Buttke DE, Sircar K, Martin C. Exposures to endocrine-disrupting chemicals and age of menarche in adolescent girls in NHANES (2003–2008). Environ Health Perspect. 2012;120(11):1613–8.
McGuinn LA, Ghazarian AA, Joseph Su L, Ellison GL. Urinary bisphenol A and age at menarche among adolescent girls: evidence from NHANES 2003–2010. Environ Res. 2015;136:381–6.
Biro FM, Greenspan LC, Galvez MP, Pinney SM, Teitelbaum S, Windham GC, Deardorff J, Herrick RL, Succop PA, Hiatt RA, et al. Onset of breast development in a longitudinal cohort. Pediatrics. 2013;132(6):1019–27.
He Y, Miao M, Herrinton LJ, Wu C, Yuan W, Zhou Z, Li DK. Bisphenol A levels in blood and urine in a Chinese population and the personal factors affecting the levels. Environ Res. 2009;109(5):629–33.
EPA. EPA revised assessment detection and quantitation approaches. 2004. https://nepis.epa.gov/Exe/ZyPDF.cgi/901R0400.PDF?Dockey=901R0400.PDF.
Centers for Disease Control and Prevention. Fourth National Report on Human Exposure to Environmental Chemicals. [http://www.cdc.gov/exposurereport/pdf/FourthReport.pdf]. Accessed 26 July 2017.
Marshall WA, Tanner JM. Variations in pattern of pubertal changes in girls. Arch Dis Child. 1969;44(235):291–303.
Bordini B, Rosenfield RL. Normal pubertal development: part II: clinical aspects of puberty. Pediatr Rev. 2011;32(7):281–92.
National Health and Nutrition Examination Survey. Anthropometry Procedures Manual [http://www.cdc.gov/nchs/data/nhanes/nhanes_07_08/manual_an.pdf]. Accessed 26 July 2017.
Stroud CB, Davila J: Pubertal Timing. 2016.
Rogol AD, Clark PA, Roemmich JN. Growth and pubertal development in children and adolescents: effects of diet and physical activity. Am J Clin Nutr. 2000;72(2 Suppl):521S.
Knutson KL. The association between pubertal status and sleep duration and quality among a nationally representative sample of U. S. adolescents. Am J Hum Biol. 2005;17(4):418–24.
Mallozzi M, Bordi G, Garo C, Caserta D. The effect of maternal exposure to endocrine disrupting chemicals on fetal and neonatal development: a review on the major concerns. Birth Defects Res C Embryo Today. 2016;108(3):224.
Pantsiotou S, Papadimitriou A, Douros K, Priftis K, Nicolaidou P, Fretzayas A. Maturational tempo differences in relation to the timing of the onset of puberty in girls. Acta Paediatr. 2008;97(2):217–20.
Marti-Henneberg C, Vizmanos B. The duration of puberty in girls is related to the timing of its onset. J Pediatr. 1997;131(4):618–21.
Biro FM, McMahon RP, Striegel-Moore R, Crawford PB, Obarzanek E, Morrison JA, Barton BA, Falkner F. Impact of timing of pubertal maturation on growth in black and white female adolescents: the National Heart, Lung, and Blood Institute Growth and Health Study. J Pediatr. 2001;138(5):636–43.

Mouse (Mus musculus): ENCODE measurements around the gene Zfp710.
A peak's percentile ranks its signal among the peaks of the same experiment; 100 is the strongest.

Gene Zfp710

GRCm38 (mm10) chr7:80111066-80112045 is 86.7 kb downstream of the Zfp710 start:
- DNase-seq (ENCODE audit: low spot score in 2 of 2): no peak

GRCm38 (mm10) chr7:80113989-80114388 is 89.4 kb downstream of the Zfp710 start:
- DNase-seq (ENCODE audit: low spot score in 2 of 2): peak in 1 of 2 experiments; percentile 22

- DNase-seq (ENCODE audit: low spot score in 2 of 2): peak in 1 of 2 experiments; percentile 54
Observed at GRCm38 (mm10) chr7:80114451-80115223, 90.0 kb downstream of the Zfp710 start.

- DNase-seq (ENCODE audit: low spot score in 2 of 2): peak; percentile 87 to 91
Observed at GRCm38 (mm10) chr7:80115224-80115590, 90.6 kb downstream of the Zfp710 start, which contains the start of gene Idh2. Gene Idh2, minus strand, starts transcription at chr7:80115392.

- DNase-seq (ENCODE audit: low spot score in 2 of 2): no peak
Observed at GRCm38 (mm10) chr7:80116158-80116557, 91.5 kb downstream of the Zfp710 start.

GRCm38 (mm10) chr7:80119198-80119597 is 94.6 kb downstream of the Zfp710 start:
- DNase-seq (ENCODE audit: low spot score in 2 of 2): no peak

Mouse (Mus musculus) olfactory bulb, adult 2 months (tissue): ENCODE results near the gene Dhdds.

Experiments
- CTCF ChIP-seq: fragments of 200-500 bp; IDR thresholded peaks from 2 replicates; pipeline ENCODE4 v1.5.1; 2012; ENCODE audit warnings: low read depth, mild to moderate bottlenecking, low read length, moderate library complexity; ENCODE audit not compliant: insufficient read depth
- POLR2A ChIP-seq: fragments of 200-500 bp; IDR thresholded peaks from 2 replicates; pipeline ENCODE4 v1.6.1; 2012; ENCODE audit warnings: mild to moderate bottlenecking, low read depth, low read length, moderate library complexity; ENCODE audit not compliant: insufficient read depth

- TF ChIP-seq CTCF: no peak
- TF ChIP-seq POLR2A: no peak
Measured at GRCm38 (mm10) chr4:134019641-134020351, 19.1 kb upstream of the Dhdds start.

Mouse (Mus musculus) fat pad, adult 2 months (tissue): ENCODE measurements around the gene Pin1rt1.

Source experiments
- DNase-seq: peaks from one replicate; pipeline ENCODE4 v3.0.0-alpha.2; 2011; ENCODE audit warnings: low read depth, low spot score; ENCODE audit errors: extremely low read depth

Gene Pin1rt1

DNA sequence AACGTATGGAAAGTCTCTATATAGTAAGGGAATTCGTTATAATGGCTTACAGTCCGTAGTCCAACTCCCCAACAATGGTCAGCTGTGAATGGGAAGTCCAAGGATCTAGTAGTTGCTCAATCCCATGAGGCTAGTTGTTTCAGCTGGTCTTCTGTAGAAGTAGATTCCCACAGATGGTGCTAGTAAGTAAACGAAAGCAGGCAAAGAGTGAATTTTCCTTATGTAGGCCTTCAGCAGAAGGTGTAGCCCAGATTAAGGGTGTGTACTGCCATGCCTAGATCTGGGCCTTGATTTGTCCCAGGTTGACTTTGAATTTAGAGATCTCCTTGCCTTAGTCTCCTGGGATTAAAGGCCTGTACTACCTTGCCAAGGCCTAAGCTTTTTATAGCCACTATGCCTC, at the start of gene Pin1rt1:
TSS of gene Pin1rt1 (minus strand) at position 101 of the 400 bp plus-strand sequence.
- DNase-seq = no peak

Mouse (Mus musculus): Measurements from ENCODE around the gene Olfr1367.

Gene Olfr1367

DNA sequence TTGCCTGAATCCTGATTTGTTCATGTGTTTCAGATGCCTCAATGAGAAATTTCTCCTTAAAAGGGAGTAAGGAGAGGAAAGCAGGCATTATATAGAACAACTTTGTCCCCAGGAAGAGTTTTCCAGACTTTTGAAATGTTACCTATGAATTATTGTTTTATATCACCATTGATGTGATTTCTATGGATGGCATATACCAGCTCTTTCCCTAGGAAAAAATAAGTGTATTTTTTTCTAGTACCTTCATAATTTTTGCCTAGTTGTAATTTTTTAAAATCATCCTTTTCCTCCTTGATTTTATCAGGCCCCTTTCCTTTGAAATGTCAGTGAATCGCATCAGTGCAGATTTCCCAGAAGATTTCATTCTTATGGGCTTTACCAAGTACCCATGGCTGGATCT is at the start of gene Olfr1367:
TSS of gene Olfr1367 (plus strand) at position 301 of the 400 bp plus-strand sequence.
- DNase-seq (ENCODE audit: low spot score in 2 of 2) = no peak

Williams RH, Wilson JD, Foster DW, Kronenberg HM, Larsen PR. Williams textbook of endocrinology. 9th ed. Philadelphia: Saunders; 1998.
Mouritsen A, Aksglaede L, Soerensen K, Hagen CP, Petersen JH, Main KM, Juul A. The pubertal transition in 179 healthy Danish children: associations between pubarche, adrenarche, gonadarche, and body composition. Eur J Endocrinol. 2013;168(2):129–36.
Lee HA, Kim YJ, Lee H, Gwak HS, Park EA, Cho SJ, Kim HS, Ha EH, Park H. Effect of urinary bisphenolA on androgenic hormones and insulin resistance in preadolescent girls: a pilot study from the Ewha Birth & Growth Cohort. Int J Environ Res Public Health. 2013;10(11):5737–49.
Galloway T, Cipelli R, Guralnik J, Ferrucci L, Bandinelli S, Corsi AM, Money C, McCormack P, Melzer D. Daily bisphenol A excretion and associations with sex hormone concentrations: results from the InCHIANTI adult population study. Environ Health Perspect. 2010;118(11):1603–8.
Azziz R, Carmina E, Dewailly D, Diamanti-Kandarakis E, Escobar-Morreale HF, Futterweit W, Janssen OE, Legro RS, Norman RJ, Taylor AE, et al. The androgen excess and PCOS society criteria for the polycystic ovary syndrome: the complete task force report. Fertil Steril. 2009;91(2):456–88.
Rosenfield RL, Lipton RB, Drum ML. Thelarche, pubarche, and menarche attainment in children with normal and elevated body mass index. Pediatrics. 2009;123(1):84–8.
Volkel W, Colnot T, Csanady GA, Filser JG, Dekant W. Metabolism and kinetics of bisphenol A in humans at low doses following oral administration. Chem Res Toxicol. 2002;15(10):1281–7.
Rothman KJ, Greenland S, Lash TL. Modern epidemiology. 3rd ed. Philadelphia: Lippincott Williams & Wilkins; 2008.
Engel LS, Buckley JP, Yang G, Liao LM, Satagopan J, Calafat AM, Matthews CE, Cai Q, Ji BT, Cai H, et al. Predictors and variability of repeat measurements of urinary phenols and parabens in a cohort of shanghai women and men. Environ Health Perspect. 2014;122(7):733–40.
We thank the collaborating schools for their contribution to this study.
The present study was supported by National Natural Scientific Foundation of China (81,501,318, 21,628,701), Science and Technology Commission of Shanghai Municipality (15ZR1435100, 16ZR1430100), Shanghai Municipal Health and Family Planning Commission (201540363), and Key Lab. of Reproduction Regulation of NPFPC.
Availability of data and materials
The datasets used in the current study are available from the corresponding authors on reasonable request.
Ethics approval and consent to participate
The study was approved by the committees for protection of human subjects at Shanghai Institute of Planned Parenthood Research and School of Public Health, Fudan University. The study was conducted according to the Declaration of Helsinki. Parents of all girls were sent a consent form with a detailed description of the study before the study was carried out. Parents were asked to inform teachers if they did not want their children to participate in the study. All girls were also informed by their teachers of the study purpose, processes and voluntary nature of participation in advance, and reminded again at the time of data collection.
Consent for publication
The authors declare that they have no competing interests.
Springer Nature remains neutral with regard to jurisdictional claims in published maps and institutional affiliations.
About this article
Cite this article
Miao, M., Wang, Z., Liu, X. et al. Urinary bisphenol A and pubertal development in Chinese school-aged girls: a cross-sectional study. Environ Health 16, 80 (2017). https://doi.org/10.1186/s12940-017-0290-9
- Bisphenol A
- Endocrine disruptor
- Tanner stage